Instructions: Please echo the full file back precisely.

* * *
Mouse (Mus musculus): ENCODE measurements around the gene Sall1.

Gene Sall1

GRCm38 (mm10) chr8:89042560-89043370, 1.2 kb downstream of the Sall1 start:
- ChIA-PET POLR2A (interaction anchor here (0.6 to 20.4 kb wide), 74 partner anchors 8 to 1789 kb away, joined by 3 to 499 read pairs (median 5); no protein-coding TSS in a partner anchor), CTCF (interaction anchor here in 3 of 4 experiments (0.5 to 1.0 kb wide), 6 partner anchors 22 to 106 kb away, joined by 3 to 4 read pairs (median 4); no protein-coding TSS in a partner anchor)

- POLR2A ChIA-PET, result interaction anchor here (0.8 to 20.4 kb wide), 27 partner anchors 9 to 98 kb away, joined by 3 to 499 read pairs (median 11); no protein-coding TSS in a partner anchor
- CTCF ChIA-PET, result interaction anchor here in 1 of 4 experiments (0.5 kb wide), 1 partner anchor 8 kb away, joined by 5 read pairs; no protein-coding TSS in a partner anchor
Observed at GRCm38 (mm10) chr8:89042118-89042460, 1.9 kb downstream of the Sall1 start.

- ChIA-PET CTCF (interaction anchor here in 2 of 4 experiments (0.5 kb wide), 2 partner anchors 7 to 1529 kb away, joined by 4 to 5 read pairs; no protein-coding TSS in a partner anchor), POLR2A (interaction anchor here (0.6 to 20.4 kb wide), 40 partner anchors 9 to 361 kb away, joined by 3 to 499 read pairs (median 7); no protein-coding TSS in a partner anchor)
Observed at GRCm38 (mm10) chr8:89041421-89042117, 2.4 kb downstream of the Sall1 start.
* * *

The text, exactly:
Mouse (Mus musculus): ENCODE measurements around the gene Sall1.

Gene Sall1

GRCm38 (mm10) chr8:89042560-89043370, 1.2 kb downstream of the Sall1 start:
- ChIA-PET POLR2A (interaction anchor here (0.6 to 20.4 kb wide), 74 partner anchors 8 to 1789 kb away, joined by 3 to 499 read pairs (median 5); no protein-coding TSS in a partner anchor), CTCF (interaction anchor here in 3 of 4 experiments (0.5 to 1.0 kb wide), 6 partner anchors 22 to 106 kb away, joined by 3 to 4 read pairs (median 4); no protein-coding TSS in a partner anchor)

- POLR2A ChIA-PET, result interaction anchor here (0.8 to 20.4 kb wide), 27 partner anchors 9 to 98 kb away, joined by 3 to 499 read pairs (median 11); no protein-coding TSS in a partner anchor
- CTCF ChIA-PET, result interaction anchor here in 1 of 4 experiments (0.5 kb wide), 1 partner anchor 8 kb away, joined by 5 read pairs; no protein-coding TSS in a partner anchor
Observed at GRCm38 (mm10) chr8:89042118-89042460, 1.9 kb downstream of the Sall1 start.

- ChIA-PET CTCF (interaction anchor here in 2 of 4 experiments (0.5 kb wide), 2 partner anchors 7 to 1529 kb away, joined by 4 to 5 read pairs; no protein-coding TSS in a partner anchor), POLR2A (interaction anchor here (0.6 to 20.4 kb wide), 40 partner anchors 9 to 361 kb away, joined by 3 to 499 read pairs (median 7); no protein-coding TSS in a partner anchor)
Observed at GRCm38 (mm10) chr8:89041421-89042117, 2.4 kb downstream of the Sall1 start.